LEWISTON – Cats have a mind of their own, and a visit to the veterinarian can be a battle for even the most patient pet owner.
The Lewiston Village Vet is trying to change that and has just completed a $20,000 makeover that has some people calling Dr. Kristen Ruest “The Kitty Doctor.”
Ruest’s practice was chosen at random by Novartis Animal Health for the Onsior Clinic Makeover. The national sweepstakes was an effort to raise awareness of the cat pain management drug Onsior. The work was done by co-sponsor BDA Architecture, which specializes internationally in veterinary facilities.
Ruest said the practice had submitted two entries, which included clinical trials with Onsior, but when it was chosen, she initially thought it was a joke.
“I didn’t believe it,” Ruest said. “One of the secondary prizes was a fatigue mat. That’s what I thought I would win. When they called me and told me I won $20,000, I didn’t believe them. It took me a week before I said, ‘Really I won this? I don’t win anything.’ I was very surprised. We are really grateful to Novartis.”
She said the office had a wish list for equipment.
Her favorite addition is the saltwater fish tanks.
“It’s just so calming. And it’s just going to change and evolve over the next six months,” she said.
In addition to the two fish tanks – one in the waiting room and one in the cat examining room – there is also new lighting and two dedicated exam room to be used just for cats,
“The (cat) rooms don’t have other smells in them. They don’t have dog smells. So the cats feel more secure,” Ruest said. “We also have cat pheromone infusers to decrease anxiety. Cats feel like it is an OK, safe environment to be in.”
Exams are done in baskets, rather than on an exam table, allowing cats a sense of security in the room. There are also C-shaped cubbies, cat furniture, a climbing tree with shelves and a shelf near the aquarium, which allows the more inquisitive cat an opportunity to explore. The doctor examines the cat where they feel most comfortable.
Ruest said cats are allowed to exit their carrying containers at their own pace, rather than being dragged out.
“They feel like they are hiding the whole time I am touching them and it makes it easier to do an exam,” Ruest said.
Ruest said the office sees about 70 percent dogs in exams because cat owners feel that their cats don’t need to be seen by the vet.
“Cats don’t show disease until sometimes it’s too late,” she said.
In the operating room, safety and comfort, specific to cats, is observed.
She said at night, in the operating room, they have new cages with shelves so cats can get up high.
When cats are in distress, such as cases of anaphylactic shock or a heart condition and can’t breathe, she said a mask can distress them more.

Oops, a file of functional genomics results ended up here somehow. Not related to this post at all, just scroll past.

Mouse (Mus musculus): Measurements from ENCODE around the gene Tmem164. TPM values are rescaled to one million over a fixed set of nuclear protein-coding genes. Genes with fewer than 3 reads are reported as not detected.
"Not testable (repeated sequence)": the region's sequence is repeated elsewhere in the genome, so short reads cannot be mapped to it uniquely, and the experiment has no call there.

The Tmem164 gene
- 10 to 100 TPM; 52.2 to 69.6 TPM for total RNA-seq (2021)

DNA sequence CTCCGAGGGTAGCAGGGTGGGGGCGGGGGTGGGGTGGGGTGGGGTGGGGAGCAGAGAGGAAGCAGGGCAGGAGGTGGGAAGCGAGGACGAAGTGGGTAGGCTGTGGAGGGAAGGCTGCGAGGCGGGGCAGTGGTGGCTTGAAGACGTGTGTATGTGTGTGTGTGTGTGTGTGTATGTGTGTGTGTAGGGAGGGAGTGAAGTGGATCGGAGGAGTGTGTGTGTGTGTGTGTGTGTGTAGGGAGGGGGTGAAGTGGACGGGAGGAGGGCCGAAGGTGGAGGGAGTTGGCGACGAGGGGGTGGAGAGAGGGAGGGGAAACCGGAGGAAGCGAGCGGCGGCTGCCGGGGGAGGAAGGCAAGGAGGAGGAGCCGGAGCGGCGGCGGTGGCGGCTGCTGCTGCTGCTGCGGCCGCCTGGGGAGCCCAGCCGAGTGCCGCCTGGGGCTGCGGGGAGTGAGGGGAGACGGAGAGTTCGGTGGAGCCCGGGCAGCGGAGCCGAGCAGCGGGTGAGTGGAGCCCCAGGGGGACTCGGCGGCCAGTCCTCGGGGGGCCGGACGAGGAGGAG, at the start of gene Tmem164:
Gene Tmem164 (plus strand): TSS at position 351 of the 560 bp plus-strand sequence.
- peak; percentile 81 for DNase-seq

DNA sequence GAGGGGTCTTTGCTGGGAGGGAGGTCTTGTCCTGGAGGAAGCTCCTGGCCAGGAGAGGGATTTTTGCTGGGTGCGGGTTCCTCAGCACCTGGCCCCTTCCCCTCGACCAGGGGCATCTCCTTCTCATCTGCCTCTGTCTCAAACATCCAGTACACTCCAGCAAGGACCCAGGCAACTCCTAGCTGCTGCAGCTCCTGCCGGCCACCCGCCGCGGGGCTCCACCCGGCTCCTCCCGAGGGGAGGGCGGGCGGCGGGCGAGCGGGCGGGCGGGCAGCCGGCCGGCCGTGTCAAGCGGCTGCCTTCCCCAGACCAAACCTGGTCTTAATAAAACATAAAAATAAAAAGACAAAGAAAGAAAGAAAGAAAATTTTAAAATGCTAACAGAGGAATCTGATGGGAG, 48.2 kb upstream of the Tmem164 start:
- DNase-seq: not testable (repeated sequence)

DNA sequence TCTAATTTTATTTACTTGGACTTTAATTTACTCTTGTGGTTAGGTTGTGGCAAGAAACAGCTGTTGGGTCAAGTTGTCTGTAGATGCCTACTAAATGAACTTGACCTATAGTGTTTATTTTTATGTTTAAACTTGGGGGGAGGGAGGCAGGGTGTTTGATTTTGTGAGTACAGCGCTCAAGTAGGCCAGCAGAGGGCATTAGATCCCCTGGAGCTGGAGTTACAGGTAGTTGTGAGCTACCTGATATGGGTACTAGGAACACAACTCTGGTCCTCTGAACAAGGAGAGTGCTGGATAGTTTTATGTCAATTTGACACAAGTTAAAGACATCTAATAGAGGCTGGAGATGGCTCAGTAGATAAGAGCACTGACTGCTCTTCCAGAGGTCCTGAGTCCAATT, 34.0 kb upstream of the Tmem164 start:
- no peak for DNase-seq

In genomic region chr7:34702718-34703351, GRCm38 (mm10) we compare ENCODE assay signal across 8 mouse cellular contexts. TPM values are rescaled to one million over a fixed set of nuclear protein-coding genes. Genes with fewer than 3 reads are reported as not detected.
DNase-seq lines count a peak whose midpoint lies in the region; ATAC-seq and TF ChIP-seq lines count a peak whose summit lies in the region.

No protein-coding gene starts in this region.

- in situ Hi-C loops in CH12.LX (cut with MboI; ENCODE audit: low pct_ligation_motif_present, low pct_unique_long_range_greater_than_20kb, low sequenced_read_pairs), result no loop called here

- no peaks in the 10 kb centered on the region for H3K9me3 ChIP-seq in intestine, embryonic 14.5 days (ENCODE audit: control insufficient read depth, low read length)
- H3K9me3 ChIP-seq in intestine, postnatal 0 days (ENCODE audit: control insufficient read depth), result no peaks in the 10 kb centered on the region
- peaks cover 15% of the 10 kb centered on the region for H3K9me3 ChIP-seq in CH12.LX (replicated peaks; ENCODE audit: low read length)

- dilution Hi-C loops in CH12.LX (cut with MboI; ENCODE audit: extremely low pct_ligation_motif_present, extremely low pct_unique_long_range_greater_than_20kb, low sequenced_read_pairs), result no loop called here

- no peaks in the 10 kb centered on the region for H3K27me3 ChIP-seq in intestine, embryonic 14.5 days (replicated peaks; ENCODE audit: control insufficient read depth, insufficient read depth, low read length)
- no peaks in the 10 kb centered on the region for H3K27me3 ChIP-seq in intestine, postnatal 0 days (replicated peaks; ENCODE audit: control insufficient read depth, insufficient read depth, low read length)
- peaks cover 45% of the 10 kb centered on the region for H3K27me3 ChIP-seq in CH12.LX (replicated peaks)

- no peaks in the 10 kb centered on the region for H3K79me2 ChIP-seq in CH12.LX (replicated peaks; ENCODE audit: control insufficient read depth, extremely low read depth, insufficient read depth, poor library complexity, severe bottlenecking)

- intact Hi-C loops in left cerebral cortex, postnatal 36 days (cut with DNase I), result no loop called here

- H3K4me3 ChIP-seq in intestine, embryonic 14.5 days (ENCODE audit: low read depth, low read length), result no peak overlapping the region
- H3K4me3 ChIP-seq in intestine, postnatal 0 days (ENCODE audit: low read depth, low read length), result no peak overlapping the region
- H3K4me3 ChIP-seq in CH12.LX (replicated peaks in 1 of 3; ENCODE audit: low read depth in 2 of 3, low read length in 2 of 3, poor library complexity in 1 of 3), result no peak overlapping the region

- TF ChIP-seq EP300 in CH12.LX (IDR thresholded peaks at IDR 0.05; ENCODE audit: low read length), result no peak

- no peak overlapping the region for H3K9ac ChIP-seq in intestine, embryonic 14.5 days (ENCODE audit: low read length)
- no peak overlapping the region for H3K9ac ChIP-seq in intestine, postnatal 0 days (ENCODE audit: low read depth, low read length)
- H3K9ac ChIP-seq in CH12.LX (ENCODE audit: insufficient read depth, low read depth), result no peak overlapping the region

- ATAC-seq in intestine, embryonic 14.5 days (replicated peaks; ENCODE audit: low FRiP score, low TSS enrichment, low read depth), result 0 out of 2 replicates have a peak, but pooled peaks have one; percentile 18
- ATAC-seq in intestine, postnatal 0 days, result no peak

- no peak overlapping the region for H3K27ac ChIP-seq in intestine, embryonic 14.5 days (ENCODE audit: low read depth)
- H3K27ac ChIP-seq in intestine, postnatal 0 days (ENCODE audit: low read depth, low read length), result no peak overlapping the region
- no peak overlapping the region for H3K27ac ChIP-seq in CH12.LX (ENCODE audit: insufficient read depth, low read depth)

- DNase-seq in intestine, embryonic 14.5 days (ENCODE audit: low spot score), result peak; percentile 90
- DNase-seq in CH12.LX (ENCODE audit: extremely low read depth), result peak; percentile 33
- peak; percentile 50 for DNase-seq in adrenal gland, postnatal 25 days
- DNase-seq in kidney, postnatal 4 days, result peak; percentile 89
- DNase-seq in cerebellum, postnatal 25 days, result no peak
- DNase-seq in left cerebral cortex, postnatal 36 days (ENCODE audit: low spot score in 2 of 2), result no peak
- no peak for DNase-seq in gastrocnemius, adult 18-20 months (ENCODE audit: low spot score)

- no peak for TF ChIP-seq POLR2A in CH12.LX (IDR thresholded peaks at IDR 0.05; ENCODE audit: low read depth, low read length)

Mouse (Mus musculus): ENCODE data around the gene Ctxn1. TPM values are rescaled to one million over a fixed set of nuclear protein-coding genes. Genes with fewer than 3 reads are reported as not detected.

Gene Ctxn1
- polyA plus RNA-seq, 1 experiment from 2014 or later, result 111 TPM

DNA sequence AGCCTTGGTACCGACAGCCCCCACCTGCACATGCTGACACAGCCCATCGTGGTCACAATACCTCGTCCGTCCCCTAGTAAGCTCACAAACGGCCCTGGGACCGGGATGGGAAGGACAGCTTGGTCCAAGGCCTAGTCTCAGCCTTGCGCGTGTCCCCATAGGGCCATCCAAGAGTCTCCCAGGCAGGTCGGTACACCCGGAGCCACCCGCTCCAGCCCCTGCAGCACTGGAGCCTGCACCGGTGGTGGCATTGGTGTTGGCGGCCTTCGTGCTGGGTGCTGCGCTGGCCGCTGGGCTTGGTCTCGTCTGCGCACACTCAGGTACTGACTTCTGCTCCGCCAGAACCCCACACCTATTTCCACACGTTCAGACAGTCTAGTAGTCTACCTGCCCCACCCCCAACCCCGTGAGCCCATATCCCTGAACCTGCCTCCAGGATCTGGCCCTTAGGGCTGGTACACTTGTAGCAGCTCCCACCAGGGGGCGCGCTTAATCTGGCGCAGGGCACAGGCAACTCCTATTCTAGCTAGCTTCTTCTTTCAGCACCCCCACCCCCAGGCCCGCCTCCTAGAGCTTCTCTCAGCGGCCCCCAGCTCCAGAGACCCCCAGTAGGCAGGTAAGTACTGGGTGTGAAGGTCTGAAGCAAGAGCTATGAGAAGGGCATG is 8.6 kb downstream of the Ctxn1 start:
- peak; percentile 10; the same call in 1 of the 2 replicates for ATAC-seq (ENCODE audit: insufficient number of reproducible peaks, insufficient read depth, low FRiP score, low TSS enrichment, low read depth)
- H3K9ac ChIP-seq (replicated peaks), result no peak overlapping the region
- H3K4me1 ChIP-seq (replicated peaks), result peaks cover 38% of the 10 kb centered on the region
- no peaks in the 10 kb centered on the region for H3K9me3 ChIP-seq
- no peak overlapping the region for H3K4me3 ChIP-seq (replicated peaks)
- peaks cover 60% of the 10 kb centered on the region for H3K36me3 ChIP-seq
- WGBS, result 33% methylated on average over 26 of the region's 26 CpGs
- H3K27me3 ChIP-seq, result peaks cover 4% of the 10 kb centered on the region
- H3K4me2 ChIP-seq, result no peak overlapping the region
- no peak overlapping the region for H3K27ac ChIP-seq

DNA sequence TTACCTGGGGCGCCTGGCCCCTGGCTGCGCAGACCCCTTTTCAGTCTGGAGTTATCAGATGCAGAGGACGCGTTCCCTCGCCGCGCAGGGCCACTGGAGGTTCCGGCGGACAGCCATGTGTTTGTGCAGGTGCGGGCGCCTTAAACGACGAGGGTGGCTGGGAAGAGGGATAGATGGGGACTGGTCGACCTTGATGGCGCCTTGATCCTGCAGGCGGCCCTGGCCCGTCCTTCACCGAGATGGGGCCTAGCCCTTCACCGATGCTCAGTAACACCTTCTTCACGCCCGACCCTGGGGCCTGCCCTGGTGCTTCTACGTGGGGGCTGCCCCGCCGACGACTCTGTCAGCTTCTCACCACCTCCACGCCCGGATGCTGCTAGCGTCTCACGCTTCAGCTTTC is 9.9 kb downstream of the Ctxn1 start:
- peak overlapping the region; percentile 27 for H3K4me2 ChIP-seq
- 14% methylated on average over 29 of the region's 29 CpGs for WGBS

“We chose to purchase an oxygen door for the cage so we can fill it with oxygen and allow the cat to relax and breathe normally while getting oxygen therapy,” Ruest said.
Wayne Usiak, of New Mexico, a former Buffalo resident and the founder of BDA Architecture, which specializes in veterinarian hospitals, has done 700 veterinarian hospitals in 45 states and 11 countries since 1986. He said the United States is a “dog-focused culture.”
“We are seeing an awareness that we have to help cats too,” he said. “We recommended things we knew that could be helpful and make (the Lewiston Village Vet) a more cat-friendly practice. Cat owners are passionate about their pets.”
He said cats have such a high acuity in their senses that the pheromones given off by dogs are enough to upset them.
“Not only are they are afraid, but doctors can’t make accurate diagnoses,” he said. “The key is to get them calm, like their home.”
He said they put in the aquarium to get the cats’ minds focused on something else. The shelves and baskets allow the cats to find the spot where they are most comfortable.
Juan P. Angel, associate brand manager for Novartis, of Greensboro, N.C., said this is the first feline-friendly makeover the company has offered.
He said that about 1,000 clinics applied and whoever won had to make their practice more feline-friendly.
Ruest, who grew up on her family’s dairy farm in Albion, has been a veterinarian for the past 10 years. She is a graduate of Fredonia State College and the University of Florida College of Veterinarian Medicine. She opened her practice at 720 Cayuga St., the former Niagara Family Medicine offices, in January 2013. It took three months for the cat makeover.
She is active as a volunteer in several animal rescue groups, including Community Cats Alive of Western New York, a feral cat rescue program in Niagara County that traps, vaccinates and spays or neuters cats before releasing them back into their communities.
Ruest said part of the funds were used for surgical equipment.
“We are all working together to help reduce the cat population,” said Ruest.